But at the same time, a different kind of agriculture was developing in the Americas. Native Americans planted trees within existing forests, surrounded by other vegetation that supported them. They grew their corn and vegetables and beans side-by-side in time-honored combinations that tradition had taught them would protect the plants from pests and support the soil for future generations.

Living things are not isolated individuals, but elements of complex, co-evolved ecosystems. Sustainable agriculture is diversified agriculture. American natives new this thousands of years ago, and the modern science of ecology is re-discovering the principle now.

Caroline Ash writes for Science Magazine
PNAS journal article

Increasing crop heterogeneity can be an effective way to mitigate the impacts of farming on biodiversity without taking land out of production.

Meng = Youthful Folly

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The heart of wisdom is humility—
Admitting there is much we cannot know;
Our plans in danger of fragility
If we presume to cotton whence we go.
The youth who seeks enlightenment, ensnared
By haughty mentors who abuse his trust.
Poor lad! His only sin the learning-lust
That renders him for learning unprepared.
So many frauds who willingly advise—
Life’s only recourse is experiment:
How can we know, if not already wise,
If chance or heaven ’twas this guru sent?
Some day when ripe, exalted age I reach,
I’ll know that I for one have naught to teach.

— JJM (#4 from the I Ching Sonnet Project)

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The first thing we do, let’s kill all the lawyers

This line from Shakespeare (Henry VI, Part 2) has been cited as evidence that people have been manipulating the law to cruel effect at least for half a millenium.  Could it be that America’s Founding Fathers also experienced this sentiment, and that they banished lawyers from government?  The story below is that there was a 13th Amendment to the Constitution in 1819, and that the Amendment prohibiting slavery (1865) was called “Thirteenth” in order to obliterate it, though it had never been formally repealed.  Presidents who have had a legal background, as well as armies of Federal prosecutors, legal regulators, and public defendants, are all unConstitutional.

In the winter of 1983, archival research expert David Dodge, and former Baltimore police investigator Tom Dunn, were searching for evidence of government corruption in public records stored in the Belfast Library on the coast of Maine.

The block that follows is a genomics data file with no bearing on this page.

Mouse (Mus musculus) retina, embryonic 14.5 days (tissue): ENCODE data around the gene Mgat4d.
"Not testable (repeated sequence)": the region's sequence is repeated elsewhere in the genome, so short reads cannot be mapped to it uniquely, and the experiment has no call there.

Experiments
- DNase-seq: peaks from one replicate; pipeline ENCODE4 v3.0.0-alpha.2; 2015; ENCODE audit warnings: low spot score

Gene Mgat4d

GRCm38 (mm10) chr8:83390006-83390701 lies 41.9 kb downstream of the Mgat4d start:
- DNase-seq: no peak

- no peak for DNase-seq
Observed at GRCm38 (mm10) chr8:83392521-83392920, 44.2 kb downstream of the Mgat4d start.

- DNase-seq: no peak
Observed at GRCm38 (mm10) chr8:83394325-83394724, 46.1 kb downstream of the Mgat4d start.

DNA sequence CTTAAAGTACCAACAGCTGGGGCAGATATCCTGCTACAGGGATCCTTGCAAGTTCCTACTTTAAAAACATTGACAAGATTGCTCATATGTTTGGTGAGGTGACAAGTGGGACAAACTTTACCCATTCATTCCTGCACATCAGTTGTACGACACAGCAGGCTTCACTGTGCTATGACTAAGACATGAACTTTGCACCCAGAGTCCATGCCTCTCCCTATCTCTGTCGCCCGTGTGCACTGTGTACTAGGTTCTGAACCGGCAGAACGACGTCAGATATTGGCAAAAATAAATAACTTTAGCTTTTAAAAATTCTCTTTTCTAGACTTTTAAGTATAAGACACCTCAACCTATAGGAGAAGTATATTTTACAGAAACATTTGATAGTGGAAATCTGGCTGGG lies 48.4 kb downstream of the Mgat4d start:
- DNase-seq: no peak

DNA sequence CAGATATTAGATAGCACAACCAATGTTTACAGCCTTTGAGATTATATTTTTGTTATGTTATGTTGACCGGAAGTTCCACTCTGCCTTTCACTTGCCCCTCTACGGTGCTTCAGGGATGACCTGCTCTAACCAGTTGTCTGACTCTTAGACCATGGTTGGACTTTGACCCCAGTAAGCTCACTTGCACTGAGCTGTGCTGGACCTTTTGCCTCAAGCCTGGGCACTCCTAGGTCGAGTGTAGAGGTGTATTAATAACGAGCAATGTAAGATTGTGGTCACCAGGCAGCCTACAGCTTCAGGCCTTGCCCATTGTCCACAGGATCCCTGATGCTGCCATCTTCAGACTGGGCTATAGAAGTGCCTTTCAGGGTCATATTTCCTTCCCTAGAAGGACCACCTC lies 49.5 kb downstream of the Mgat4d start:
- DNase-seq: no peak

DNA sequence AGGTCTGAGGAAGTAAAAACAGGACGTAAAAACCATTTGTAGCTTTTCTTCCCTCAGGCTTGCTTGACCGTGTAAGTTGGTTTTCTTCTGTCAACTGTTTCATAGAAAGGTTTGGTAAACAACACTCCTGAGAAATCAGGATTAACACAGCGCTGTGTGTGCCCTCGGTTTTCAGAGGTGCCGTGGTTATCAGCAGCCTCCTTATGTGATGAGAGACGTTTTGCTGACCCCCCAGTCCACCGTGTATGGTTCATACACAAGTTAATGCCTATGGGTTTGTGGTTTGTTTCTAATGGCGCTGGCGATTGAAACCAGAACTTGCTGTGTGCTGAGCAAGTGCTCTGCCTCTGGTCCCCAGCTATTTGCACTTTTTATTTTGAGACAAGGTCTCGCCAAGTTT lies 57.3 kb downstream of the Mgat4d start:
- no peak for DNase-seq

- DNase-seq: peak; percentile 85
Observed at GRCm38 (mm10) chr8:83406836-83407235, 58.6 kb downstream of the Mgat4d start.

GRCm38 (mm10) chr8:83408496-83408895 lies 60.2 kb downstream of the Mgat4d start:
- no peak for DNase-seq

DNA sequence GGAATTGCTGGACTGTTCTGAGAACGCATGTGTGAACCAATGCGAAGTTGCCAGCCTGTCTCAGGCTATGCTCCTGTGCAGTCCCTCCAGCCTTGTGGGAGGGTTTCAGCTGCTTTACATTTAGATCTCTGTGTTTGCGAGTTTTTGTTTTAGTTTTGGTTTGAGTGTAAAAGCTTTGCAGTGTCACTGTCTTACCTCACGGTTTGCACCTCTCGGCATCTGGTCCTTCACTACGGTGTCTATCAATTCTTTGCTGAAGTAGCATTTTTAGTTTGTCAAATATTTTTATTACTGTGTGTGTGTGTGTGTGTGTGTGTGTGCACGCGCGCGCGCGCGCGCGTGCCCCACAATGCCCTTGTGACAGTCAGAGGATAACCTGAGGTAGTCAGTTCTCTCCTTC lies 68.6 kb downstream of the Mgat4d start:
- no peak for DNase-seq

By chance, they discovered the library’s oldest authentic copy of the Constitution of the United States (printed in 1825). Both men were stunned to see this document included a 13th Amendment that no longer appears on current copies of the Constitution. Moreover, after studying the Amendment’s language and historical context, they realized the principle intent of this “missing” 13th Amendment was to prohibit lawyers from serving in government. So began a seven year, nationwide search for the truth surrounding the most bizarre Constitutional puzzle in American history — the unlawful removal of a ratified Amendment from the Constitution of the United States. Since 1983, Dodge and Dunn have uncovered additional copies of the Constitution with the “missing” 13th Amendment printed in at least eighteen separate publications by ten different states and territories over four decades from 1822 to 1860. In June of this year (1991), Dodge uncovered the evidence that this missing 13th Amendment had indeed been lawfully ratified by the state of Virginia and was therefore an authentic Amendment to the American Constitution. If the evidence is correct and no logical errors have been made, a 13th Amendment restricting lawyers from serving in government was ratified in 1819 and removed from US Constitution during the tumult of the Civil War. Since the Amendment was never lawfully repealed, it is still the Law today. The implications are enormous.The story of this “missing” Amendment is complex and at times confusing because the political issues and vocabulary of the American Revolution were different from our own. However, there are essentially two issues: What does the Amendment mean? and, Was the Amendment ratified? Before we consider the issue of ratification, we should first understand the Amendment’s meaning and consequent current relevance.  [source] [Read more from Robert Bows]

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*CAVEAT: It is because lawyers and attorneys formally registered with the BAR (British Accredited Registry) that they could not be trusted to hold public office in the USA.  By implicitly pledging their allegiance to an entity of a foreign government, they could not be trusted to act in the best interest of the American Republic or its citizens.